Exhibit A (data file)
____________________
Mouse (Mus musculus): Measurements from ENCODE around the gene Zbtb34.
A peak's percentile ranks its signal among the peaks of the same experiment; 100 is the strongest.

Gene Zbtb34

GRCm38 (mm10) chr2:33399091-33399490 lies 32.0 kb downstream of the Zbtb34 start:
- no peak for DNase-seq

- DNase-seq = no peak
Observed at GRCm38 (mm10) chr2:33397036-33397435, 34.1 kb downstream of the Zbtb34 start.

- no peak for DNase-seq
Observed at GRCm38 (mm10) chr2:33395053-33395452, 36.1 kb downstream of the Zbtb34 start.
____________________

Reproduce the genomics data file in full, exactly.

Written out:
Mouse (Mus musculus): Measurements from ENCODE around the gene Zbtb34.
A peak's percentile ranks its signal among the peaks of the same experiment; 100 is the strongest.

Gene Zbtb34

GRCm38 (mm10) chr2:33399091-33399490 lies 32.0 kb downstream of the Zbtb34 start:
- no peak for DNase-seq

- DNase-seq = no peak
Observed at GRCm38 (mm10) chr2:33397036-33397435, 34.1 kb downstream of the Zbtb34 start.

- no peak for DNase-seq
Observed at GRCm38 (mm10) chr2:33395053-33395452, 36.1 kb downstream of the Zbtb34 start.